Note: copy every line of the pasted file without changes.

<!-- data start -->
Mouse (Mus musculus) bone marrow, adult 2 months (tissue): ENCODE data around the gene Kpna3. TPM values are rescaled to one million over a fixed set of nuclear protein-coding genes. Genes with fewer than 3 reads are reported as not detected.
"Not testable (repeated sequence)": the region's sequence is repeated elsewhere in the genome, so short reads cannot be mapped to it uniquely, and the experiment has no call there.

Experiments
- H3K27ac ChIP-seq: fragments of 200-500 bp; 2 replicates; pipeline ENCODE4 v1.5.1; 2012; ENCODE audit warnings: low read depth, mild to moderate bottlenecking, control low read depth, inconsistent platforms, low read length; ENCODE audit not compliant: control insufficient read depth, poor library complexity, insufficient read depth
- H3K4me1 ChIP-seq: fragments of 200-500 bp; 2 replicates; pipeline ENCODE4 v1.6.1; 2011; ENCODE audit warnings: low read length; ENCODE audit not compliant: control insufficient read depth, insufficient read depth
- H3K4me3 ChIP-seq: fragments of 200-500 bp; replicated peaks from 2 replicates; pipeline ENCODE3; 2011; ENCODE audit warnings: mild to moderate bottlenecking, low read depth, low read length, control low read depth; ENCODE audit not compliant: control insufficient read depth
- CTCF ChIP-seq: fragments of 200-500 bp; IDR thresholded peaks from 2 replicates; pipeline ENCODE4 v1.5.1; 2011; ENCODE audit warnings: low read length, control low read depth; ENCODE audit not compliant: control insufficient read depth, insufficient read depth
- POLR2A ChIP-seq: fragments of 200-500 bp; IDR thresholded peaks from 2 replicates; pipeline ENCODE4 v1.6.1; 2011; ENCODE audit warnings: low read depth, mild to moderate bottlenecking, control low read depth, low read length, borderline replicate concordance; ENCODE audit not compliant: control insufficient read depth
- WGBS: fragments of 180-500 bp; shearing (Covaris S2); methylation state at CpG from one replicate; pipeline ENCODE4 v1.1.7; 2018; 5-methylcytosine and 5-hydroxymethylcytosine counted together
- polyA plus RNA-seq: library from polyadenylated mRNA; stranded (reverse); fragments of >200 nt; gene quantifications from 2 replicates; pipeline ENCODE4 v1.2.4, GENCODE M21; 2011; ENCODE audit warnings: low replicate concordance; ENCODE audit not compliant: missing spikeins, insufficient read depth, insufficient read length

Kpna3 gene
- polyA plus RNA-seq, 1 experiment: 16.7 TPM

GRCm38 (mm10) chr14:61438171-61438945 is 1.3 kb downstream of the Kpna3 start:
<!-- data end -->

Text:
Mouse (Mus musculus) bone marrow, adult 2 months (tissue): ENCODE data around the gene Kpna3. TPM values are rescaled to one million over a fixed set of nuclear protein-coding genes. Genes with fewer than 3 reads are reported as not detected.
"Not testable (repeated sequence)": the region's sequence is repeated elsewhere in the genome, so short reads cannot be mapped to it uniquely, and the experiment has no call there.

Experiments
- H3K27ac ChIP-seq: fragments of 200-500 bp; 2 replicates; pipeline ENCODE4 v1.5.1; 2012; ENCODE audit warnings: low read depth, mild to moderate bottlenecking, control low read depth, inconsistent platforms, low read length; ENCODE audit not compliant: control insufficient read depth, poor library complexity, insufficient read depth
- H3K4me1 ChIP-seq: fragments of 200-500 bp; 2 replicates; pipeline ENCODE4 v1.6.1; 2011; ENCODE audit warnings: low read length; ENCODE audit not compliant: control insufficient read depth, insufficient read depth
- H3K4me3 ChIP-seq: fragments of 200-500 bp; replicated peaks from 2 replicates; pipeline ENCODE3; 2011; ENCODE audit warnings: mild to moderate bottlenecking, low read depth, low read length, control low read depth; ENCODE audit not compliant: control insufficient read depth
- CTCF ChIP-seq: fragments of 200-500 bp; IDR thresholded peaks from 2 replicates; pipeline ENCODE4 v1.5.1; 2011; ENCODE audit warnings: low read length, control low read depth; ENCODE audit not compliant: control insufficient read depth, insufficient read depth
- POLR2A ChIP-seq: fragments of 200-500 bp; IDR thresholded peaks from 2 replicates; pipeline ENCODE4 v1.6.1; 2011; ENCODE audit warnings: low read depth, mild to moderate bottlenecking, control low read depth, low read length, borderline replicate concordance; ENCODE audit not compliant: control insufficient read depth
- WGBS: fragments of 180-500 bp; shearing (Covaris S2); methylation state at CpG from one replicate; pipeline ENCODE4 v1.1.7; 2018; 5-methylcytosine and 5-hydroxymethylcytosine counted together
- polyA plus RNA-seq: library from polyadenylated mRNA; stranded (reverse); fragments of >200 nt; gene quantifications from 2 replicates; pipeline ENCODE4 v1.2.4, GENCODE M21; 2011; ENCODE audit warnings: low replicate concordance; ENCODE audit not compliant: missing spikeins, insufficient read depth, insufficient read length

Kpna3 gene
- polyA plus RNA-seq, 1 experiment: 16.7 TPM

GRCm38 (mm10) chr14:61438171-61438945 is 1.3 kb downstream of the Kpna3 start: